Christmastime in the Dean (General)

by Jefff @, West London, Middlesex, Thursday, December 26, 2013, 22:19 (2348 days ago) @ Jefff

Monmouthshire Merlin, 3rd January 1871,

SHOCKING DEATH OF A CHILD.— An accident of a most harrowing kind happened on the morning of Christmas day to a little boy, the youngest child of Mr George R. Hyam, of Monmouth. The nature of the occurrence will be understood from the evidence given at the inquest, on Thursday last. After taking the evidence of the surgeon, who deposed that the child was severely scalded, and died on the 26th ult. the Coroner called Mary Walby, cook in Mr Hyam's service. She said she was engaged in the kitch-en on Christmas day, and had taken from the fire a large pot in which she had boiled a pudding. She placed the pot on the ground, and was untying the pudding, when she heard a scream from the child. She had her back towards the child at the time. She immediately turned round and found that the child had fallen backwards into the boiling water. She took the child out and began to take his clothes off. The nurse was in the kitch-en at the time. —
In reply to questions from the coroner and members of the jury, it was elicited that the nurse was not assisting in the cooking, but had charge of the child.— The Coroner: It appears to me to be a case of gross neglect on the part of the nurse.— The jury unanimously concurred. - The Coroner, continuing, said: And it is such neglect that it amounts very nearly to actual manslaughter. If a railway official neglects his duty and a death occurs, you would have no hesitation in finding him guilty of manslaughter. It is the same case with this girl. How old is she ? Is she old enough to know better ?— Superintendent Wheeldon: Yes, Sir.-The Coroner: Why she should so neglect her duty as to allow a child eighteen months old to tumble into--& pot of boiling water, I cannot conceive. — Superintendent Wheeldon: The information I received was that she was fetched down into the kitch-en to assist the cook in getting the dinner ready. On inqury, it appeared that the nurse had been discharged on the morning of the accident, and the Superintendent, not being able to ascertain her whereabouts, It was impossible to summon her as a witness.— The Coroner expressed dissatisfaction at this, adding that most likely had she been present the jury would have thought proper commit her for manslaughter.— Mrs. Hyam, sen., being called in, these things were explained to .......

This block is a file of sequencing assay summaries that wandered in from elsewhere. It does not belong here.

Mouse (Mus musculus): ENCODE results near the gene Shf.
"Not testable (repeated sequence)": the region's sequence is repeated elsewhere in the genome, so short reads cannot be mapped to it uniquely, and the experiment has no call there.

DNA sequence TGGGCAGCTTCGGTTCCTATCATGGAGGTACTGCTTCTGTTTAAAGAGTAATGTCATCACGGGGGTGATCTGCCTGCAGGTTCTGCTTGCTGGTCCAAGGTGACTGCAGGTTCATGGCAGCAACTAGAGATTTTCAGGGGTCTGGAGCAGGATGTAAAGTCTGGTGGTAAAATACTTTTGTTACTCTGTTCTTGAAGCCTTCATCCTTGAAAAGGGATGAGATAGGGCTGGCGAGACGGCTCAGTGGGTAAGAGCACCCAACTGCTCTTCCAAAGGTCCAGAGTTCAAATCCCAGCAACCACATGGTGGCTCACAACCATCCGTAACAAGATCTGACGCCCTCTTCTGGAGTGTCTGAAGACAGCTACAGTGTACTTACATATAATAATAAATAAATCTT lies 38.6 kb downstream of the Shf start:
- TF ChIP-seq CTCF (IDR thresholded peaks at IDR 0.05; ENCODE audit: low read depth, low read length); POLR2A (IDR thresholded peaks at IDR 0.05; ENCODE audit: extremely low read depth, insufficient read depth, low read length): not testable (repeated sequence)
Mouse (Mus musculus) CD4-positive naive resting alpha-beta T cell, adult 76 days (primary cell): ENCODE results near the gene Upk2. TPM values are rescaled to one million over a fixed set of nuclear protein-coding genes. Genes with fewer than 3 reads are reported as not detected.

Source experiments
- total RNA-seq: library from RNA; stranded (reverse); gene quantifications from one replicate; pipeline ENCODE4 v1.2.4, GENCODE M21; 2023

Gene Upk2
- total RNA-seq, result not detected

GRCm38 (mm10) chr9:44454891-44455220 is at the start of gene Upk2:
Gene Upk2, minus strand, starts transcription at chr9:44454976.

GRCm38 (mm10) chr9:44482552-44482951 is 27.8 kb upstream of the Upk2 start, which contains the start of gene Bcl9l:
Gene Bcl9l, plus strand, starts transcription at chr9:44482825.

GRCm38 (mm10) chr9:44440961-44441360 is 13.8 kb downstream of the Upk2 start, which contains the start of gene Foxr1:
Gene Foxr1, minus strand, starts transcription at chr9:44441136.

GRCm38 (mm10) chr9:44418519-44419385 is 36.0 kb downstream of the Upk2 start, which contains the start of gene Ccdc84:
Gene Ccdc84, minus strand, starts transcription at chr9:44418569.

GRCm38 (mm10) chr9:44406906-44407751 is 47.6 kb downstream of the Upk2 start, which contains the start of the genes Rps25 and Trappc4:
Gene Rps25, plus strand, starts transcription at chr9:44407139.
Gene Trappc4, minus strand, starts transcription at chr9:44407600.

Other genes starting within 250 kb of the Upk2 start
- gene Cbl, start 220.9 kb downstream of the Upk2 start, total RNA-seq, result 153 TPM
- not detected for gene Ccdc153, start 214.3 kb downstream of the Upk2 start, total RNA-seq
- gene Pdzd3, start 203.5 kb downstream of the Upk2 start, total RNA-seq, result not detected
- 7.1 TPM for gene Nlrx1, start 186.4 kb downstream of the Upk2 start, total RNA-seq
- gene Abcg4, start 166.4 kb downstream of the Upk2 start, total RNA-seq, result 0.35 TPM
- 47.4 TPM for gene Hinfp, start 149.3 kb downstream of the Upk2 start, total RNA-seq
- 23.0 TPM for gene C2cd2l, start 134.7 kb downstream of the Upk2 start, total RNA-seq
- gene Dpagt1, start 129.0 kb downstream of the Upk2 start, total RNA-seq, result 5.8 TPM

[Apologies for hyphenating "kitch-en", but this forum excludes the use of certain words particularly it seems those relating to rooms in a house]

From FoD PRs,

Record_ID: 315892
Entry_Number: 606
Year: 1870
Month: Dec
Day: 30
Surname: HYAM
Forenames: George Reginald
Residence: Monmouth
Age_at_death: Infant
Event: Burial
Parish_Chapel: Monmouth
Soundex: H500


Cardiff Weekly Mail, 15th January 1887,

BOARD OF GUARDIANS.— At the first meeting of the New Year Colonel Davies presided, and eleven other guardians were present. The Master reported that the inmates had had their Christmas dinner as ordered; also that Mrs Everett had sent mince pies for the old women and tobacco for the old men on Christmas Eve, and that Dr Prosser had presented the men in the Infirmary with tobacco and the children with sweets. Mr Hall had also given oranges for the inmates.
SEASONABLE BENEVOLENCE. His Worship the Mayor (Dr Willis) convened a special meeting of the corporation for Monday morning for the purpose of considering the condition of those thrown out of employ by the severe weather. After some little discussion in committee, it was resolved that the sum of £20 be expended in coal and bread, and that amount was placed in the handa of Mr Wheeldon, the corporation almoner.


Cardiff Times, 6th February 1886,

A GAME TRESPASS.— For trespassing in pursuit of game on Christmas Day, James Pitchers, Albert Williams, and Charles Williams, labourers, of Brockweir, were, at tho Coleford police-court, on Tuesday, fined 10s and costs.
ROWDYISM.—At the same court, Alfred Roberts, Geo. Charming, Martin Dowell, Wm. Driver, and John Perkins, colliers, of Coleford, were summoned for being drunk and disorderly at Coleford on Saturday night. They seemed to have behaved in a very disorderly manner. Roberts was fined 10s, and Channing and Perkins 5s. Dowell and Driver were discharged.
A LICENSING OFFENCE,—George Wilding, of the New Inn beerhouse, Bream, was charged with keeping his house open during prohibited hours on the 25th January. P.C. Hall deposed that at half-past ten he saw Samuel Preest, a former landlord of the house, and Mr Edwin James, solicitor, of Bream, enter the house. He listened outside, and overheard a conversation between the two men and the landlady as to supplying the drink. He also heard some money pass. Defendant came to the door once or twice and looked up and down the street. Witness afterwards went into the house and found James and Preest sitting by the fire with glasses, which had contained drink, before them. The magistrates fined the defendant 40s and costs.

For Samuel PREEST pls see this prior thread which I think is the same man.
Oh those beery Breamers, eh !? ;-)

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